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Posted December 20, 2012
The American workforce has changed dramatically since the 1960s. Today, only 17% of households consist of a father who works and a mother who stays home, challenging the underlying assumptions behind workplace success. How can companies attract and retain an ever-shrinking pool of skilled talent just as employees are redefining what it means to fit work into life and life into work? Deloitte executive Cathleen Benko and former executive Anne Weisberg say companies must abandon the traditional notion of a corporate ladder – on which you can only go up or step off – in favor of a new metaphor, the “corporate lattice,” which views career paths across a grid – instead of a ladder – allowing for growth along varied paths. getAbstract recommends this book’s solutions to senior managers and strategists charged with attracting, retaining and advancing a highly productive workforce, to those stuck on or off the corporate ladder, and to those who guide employees through career transitions and growth.Was this review helpful? Yes NoThank you for your feedback. Report this reviewThank you, this review has been flagged.
Posted February 5, 2008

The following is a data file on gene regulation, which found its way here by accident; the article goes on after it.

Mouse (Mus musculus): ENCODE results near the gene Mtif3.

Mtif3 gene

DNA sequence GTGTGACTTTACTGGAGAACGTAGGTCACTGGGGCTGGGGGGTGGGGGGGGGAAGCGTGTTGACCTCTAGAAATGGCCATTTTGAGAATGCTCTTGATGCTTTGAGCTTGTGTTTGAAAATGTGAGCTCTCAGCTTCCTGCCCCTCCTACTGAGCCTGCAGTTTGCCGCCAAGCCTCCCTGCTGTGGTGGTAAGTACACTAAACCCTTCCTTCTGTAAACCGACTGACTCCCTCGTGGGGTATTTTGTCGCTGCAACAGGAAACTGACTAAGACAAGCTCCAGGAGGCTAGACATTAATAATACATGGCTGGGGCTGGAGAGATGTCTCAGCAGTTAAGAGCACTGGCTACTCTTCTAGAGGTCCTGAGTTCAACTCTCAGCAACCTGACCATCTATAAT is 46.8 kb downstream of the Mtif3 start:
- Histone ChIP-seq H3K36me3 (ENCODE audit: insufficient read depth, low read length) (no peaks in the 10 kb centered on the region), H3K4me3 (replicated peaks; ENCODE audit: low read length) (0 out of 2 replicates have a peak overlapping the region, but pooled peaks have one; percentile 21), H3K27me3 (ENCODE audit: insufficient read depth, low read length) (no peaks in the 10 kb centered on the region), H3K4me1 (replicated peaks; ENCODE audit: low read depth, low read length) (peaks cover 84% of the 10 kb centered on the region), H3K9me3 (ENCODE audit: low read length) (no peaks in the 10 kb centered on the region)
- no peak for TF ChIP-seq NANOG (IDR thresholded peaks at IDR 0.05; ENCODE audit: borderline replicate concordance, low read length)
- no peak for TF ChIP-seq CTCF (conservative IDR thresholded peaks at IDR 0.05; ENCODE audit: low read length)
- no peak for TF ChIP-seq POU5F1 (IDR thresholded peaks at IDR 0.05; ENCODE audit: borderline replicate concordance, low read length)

I strongly recommend this timely and instructive book to all those involved in developing talent in professional service firms or any business seeking to hire, retain and prepare their younger employees for leadership. Although much of the book discusses methods for retaining and promoting women, who now make up half of the graduates of our finest universities and grad schools, it also has great applicability to Gen X and Y men, many of whom would prefer to have part-time schedules and are as likely as women to work some hours from home. In place of the more widely accepted, rigid up and down, ¿all or nothing¿ ladder, the authors advocate a more flexible, option-providing lattice as a model for the workplace. Berko and Weisberg convincingly show that the lattice, or MCC, much better accommodates what they call the ¿sine curve¿ of a modern career ¿ the different periods where employees can dedicate varying amounts of time to advancing within their firms. The authors demonstrate that flexible work arrangements, such as permitting young mothers to ¿ramp up¿ after a maternity leave, are an incomplete substitute for a more comprehensive process that meets the interests of employees to modify and adjust workloads, where that work is performed and the opportunity to customize their careers to closely match their long-term objectives. Only a career-long methodology will address the overriding interests of the organization to hire and keep their best talent while providing enough flexibility, not just in dealing with maternity leave, but over a several decade career path. The book is particularly helpful because it provides the reader with a framework for implementing MCC and case studies showing how well-respected firms have successfully customized MCC to recruit and retain their highly regarded employees while broadening their leadership pool.Was this review helpful? Yes NoThank you for your feedback. Report this reviewThank you, this review has been flagged.